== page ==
If you used a can of spray paint in an art museum, you’d be escorted out immediately. If you visit Amarillo’s most iconic art installation without paint, you will be left out, with no way to leave your mark on the ever-changing sculpture known as the Cadillac Ranch.
Fueled by steak and eggs from the stockyard cafe inside the Amarillo Livestock Auction, I set out in search of cattle—cattle-acks. That is, the 10 Cadillac sedans half-buried nose down in the Texas prairie in 1974 by the art collective known as the Ant Farm. This automotive Stonehenge has become a must-stop destination for travelers on historic Route 66.
The Cadillac Ranch is unmissable. The distinctive tail fins are the only thing taller than a fence post on the southern horizon just west of town. A dozen vehicles parked nearby confirm that this is my stop. Since painting the Cadillacs is encouraged, I grab my spray paint and head into the field to see this High Plains anomaly firsthand.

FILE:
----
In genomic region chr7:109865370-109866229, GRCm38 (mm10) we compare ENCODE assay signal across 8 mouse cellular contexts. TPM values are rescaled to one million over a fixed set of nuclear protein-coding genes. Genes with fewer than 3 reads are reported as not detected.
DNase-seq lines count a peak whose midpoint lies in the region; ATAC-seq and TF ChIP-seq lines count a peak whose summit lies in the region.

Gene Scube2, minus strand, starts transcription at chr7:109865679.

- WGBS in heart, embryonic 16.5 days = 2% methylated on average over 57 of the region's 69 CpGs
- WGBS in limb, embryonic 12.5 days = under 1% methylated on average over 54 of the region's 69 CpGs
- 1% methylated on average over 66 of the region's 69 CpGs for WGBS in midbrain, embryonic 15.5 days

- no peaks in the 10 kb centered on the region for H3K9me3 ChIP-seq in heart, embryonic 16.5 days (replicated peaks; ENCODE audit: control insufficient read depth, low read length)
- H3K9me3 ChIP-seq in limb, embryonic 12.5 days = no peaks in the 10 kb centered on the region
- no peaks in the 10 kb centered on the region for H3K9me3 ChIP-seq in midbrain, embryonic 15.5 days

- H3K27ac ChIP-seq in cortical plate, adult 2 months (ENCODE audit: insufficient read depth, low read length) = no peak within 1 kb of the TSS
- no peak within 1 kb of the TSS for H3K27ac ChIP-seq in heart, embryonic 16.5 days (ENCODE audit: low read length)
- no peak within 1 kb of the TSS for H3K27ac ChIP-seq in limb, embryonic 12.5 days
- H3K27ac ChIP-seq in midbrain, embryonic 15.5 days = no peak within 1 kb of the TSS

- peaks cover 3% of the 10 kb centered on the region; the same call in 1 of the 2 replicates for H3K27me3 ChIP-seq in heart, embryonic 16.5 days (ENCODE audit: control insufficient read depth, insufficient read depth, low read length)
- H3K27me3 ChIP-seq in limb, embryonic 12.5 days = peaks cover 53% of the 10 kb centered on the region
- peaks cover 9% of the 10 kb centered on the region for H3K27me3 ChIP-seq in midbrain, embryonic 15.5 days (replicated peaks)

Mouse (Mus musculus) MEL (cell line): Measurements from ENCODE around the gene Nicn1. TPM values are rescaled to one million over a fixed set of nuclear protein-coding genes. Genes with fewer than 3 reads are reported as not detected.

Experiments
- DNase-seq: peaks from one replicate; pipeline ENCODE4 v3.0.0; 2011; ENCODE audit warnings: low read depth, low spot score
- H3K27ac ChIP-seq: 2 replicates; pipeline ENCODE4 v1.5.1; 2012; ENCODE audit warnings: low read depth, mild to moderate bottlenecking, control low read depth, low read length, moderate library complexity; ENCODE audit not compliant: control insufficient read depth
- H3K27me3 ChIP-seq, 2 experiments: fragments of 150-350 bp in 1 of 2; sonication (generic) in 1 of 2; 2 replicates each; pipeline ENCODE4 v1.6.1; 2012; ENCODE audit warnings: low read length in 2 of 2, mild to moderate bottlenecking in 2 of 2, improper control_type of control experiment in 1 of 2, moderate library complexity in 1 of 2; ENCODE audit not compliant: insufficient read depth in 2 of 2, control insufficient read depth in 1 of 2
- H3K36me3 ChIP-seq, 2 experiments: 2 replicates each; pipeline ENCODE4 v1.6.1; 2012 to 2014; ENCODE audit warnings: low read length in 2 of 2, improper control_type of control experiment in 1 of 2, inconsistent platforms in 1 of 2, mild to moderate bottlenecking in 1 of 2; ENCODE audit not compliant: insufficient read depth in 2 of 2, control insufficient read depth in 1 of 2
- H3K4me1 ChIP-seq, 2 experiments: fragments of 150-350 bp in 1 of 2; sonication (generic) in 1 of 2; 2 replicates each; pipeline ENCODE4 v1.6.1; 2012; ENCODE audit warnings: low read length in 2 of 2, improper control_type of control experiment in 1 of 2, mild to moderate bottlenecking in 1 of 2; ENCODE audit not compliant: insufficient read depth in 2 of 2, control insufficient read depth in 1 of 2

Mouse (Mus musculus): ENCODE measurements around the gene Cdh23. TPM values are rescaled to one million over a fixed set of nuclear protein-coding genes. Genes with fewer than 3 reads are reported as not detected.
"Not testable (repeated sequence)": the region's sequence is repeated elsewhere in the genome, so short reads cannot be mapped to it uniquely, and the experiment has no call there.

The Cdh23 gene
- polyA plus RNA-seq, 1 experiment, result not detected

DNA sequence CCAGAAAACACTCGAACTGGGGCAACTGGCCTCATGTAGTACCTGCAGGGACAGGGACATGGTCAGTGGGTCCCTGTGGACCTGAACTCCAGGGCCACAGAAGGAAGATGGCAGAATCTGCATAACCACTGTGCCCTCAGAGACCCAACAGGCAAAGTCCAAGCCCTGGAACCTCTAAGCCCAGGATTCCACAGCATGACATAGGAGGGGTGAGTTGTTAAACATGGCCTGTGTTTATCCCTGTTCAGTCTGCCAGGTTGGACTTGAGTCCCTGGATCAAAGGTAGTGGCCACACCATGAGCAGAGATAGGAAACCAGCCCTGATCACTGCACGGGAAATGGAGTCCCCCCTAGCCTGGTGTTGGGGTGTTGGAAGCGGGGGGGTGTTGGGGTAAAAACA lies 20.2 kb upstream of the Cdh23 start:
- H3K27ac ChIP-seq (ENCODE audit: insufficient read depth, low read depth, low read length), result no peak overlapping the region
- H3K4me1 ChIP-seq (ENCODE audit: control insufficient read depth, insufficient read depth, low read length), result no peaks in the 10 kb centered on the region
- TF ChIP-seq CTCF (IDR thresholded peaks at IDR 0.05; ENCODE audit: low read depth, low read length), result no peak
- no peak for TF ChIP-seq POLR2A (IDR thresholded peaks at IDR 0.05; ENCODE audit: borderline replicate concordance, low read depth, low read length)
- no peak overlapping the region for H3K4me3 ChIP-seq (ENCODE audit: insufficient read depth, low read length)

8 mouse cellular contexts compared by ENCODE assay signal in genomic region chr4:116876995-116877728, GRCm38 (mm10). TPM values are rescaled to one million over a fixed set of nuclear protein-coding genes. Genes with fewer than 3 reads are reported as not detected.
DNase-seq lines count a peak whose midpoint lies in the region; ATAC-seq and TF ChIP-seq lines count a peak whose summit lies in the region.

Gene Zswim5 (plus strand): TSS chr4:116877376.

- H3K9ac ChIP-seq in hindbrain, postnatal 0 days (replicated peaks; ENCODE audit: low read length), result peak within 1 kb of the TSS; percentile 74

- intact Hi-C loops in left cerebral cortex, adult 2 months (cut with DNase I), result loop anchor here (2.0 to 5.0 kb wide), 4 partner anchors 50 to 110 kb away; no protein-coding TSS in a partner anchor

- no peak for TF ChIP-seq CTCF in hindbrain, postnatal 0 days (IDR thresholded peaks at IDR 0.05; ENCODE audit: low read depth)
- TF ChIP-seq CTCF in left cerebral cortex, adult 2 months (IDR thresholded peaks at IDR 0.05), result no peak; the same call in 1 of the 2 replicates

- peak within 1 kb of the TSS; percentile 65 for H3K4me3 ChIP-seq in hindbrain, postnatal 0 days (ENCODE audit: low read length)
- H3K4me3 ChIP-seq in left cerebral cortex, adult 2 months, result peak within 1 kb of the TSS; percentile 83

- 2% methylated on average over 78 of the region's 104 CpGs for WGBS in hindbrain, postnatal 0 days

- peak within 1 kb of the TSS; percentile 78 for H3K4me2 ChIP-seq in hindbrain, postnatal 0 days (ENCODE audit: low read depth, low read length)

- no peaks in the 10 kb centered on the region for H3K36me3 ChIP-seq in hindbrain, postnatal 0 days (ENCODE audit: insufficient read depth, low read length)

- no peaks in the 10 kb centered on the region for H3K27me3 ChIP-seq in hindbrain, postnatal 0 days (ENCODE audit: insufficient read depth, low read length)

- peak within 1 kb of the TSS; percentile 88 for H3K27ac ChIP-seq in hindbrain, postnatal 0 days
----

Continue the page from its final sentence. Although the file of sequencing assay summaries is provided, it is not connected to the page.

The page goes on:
Vibrant coats of fresh paint cover every inch of the classic Caddies. The cars are so beat up that the layers of paint might be the only thing holding them together. I felt like I was exploring a junkyard and a holy shrine, a sensation possibly caused by the fact that the cars are buried at the same angle as the sides of the Great Pyramid of Giza.
After a few minutes of contemplation, I pondered what timeless contribution I could add to the sculpture. Knowing that anything I sprayed would soon be covered by another pilgrim’s paint, I wrote my name and reveled in the knowledge that once it does get covered, it will be forever entombed in one of Texas’ most famous sculptures. That alone was worth the trip.